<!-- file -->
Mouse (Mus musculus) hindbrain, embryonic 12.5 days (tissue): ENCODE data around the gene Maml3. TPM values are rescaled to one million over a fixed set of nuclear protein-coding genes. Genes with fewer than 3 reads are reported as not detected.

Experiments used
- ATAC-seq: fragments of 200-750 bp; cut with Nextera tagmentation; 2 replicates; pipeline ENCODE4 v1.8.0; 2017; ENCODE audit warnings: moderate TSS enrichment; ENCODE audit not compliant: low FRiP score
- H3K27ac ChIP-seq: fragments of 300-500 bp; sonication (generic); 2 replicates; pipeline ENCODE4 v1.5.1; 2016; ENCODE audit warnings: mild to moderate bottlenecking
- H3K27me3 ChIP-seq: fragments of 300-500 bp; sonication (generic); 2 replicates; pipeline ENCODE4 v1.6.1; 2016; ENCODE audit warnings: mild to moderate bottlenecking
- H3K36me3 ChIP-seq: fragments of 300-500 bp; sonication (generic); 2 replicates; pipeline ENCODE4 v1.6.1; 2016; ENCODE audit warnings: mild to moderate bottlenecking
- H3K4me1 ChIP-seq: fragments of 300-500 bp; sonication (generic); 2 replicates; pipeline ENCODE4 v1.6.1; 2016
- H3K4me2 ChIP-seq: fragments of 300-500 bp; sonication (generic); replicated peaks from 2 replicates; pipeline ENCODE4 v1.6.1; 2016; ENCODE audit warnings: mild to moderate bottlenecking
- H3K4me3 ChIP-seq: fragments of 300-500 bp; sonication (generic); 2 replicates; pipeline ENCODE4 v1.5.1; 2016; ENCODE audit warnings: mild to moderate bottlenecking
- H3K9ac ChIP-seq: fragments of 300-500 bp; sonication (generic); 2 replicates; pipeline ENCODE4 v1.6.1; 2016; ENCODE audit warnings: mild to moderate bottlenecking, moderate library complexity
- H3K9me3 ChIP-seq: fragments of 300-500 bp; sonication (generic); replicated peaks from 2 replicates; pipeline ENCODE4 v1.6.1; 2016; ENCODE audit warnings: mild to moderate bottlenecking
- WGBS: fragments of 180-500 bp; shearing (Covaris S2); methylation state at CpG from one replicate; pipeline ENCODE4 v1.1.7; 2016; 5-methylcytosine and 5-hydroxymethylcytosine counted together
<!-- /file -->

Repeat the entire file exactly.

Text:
Mouse (Mus musculus) hindbrain, embryonic 12.5 days (tissue): ENCODE data around the gene Maml3. TPM values are rescaled to one million over a fixed set of nuclear protein-coding genes. Genes with fewer than 3 reads are reported as not detected.

Experiments used
- ATAC-seq: fragments of 200-750 bp; cut with Nextera tagmentation; 2 replicates; pipeline ENCODE4 v1.8.0; 2017; ENCODE audit warnings: moderate TSS enrichment; ENCODE audit not compliant: low FRiP score
- H3K27ac ChIP-seq: fragments of 300-500 bp; sonication (generic); 2 replicates; pipeline ENCODE4 v1.5.1; 2016; ENCODE audit warnings: mild to moderate bottlenecking
- H3K27me3 ChIP-seq: fragments of 300-500 bp; sonication (generic); 2 replicates; pipeline ENCODE4 v1.6.1; 2016; ENCODE audit warnings: mild to moderate bottlenecking
- H3K36me3 ChIP-seq: fragments of 300-500 bp; sonication (generic); 2 replicates; pipeline ENCODE4 v1.6.1; 2016; ENCODE audit warnings: mild to moderate bottlenecking
- H3K4me1 ChIP-seq: fragments of 300-500 bp; sonication (generic); 2 replicates; pipeline ENCODE4 v1.6.1; 2016
- H3K4me2 ChIP-seq: fragments of 300-500 bp; sonication (generic); replicated peaks from 2 replicates; pipeline ENCODE4 v1.6.1; 2016; ENCODE audit warnings: mild to moderate bottlenecking
- H3K4me3 ChIP-seq: fragments of 300-500 bp; sonication (generic); 2 replicates; pipeline ENCODE4 v1.5.1; 2016; ENCODE audit warnings: mild to moderate bottlenecking
- H3K9ac ChIP-seq: fragments of 300-500 bp; sonication (generic); 2 replicates; pipeline ENCODE4 v1.6.1; 2016; ENCODE audit warnings: mild to moderate bottlenecking, moderate library complexity
- H3K9me3 ChIP-seq: fragments of 300-500 bp; sonication (generic); replicated peaks from 2 replicates; pipeline ENCODE4 v1.6.1; 2016; ENCODE audit warnings: mild to moderate bottlenecking
- WGBS: fragments of 180-500 bp; shearing (Covaris S2); methylation state at CpG from one replicate; pipeline ENCODE4 v1.1.7; 2016; 5-methylcytosine and 5-hydroxymethylcytosine counted together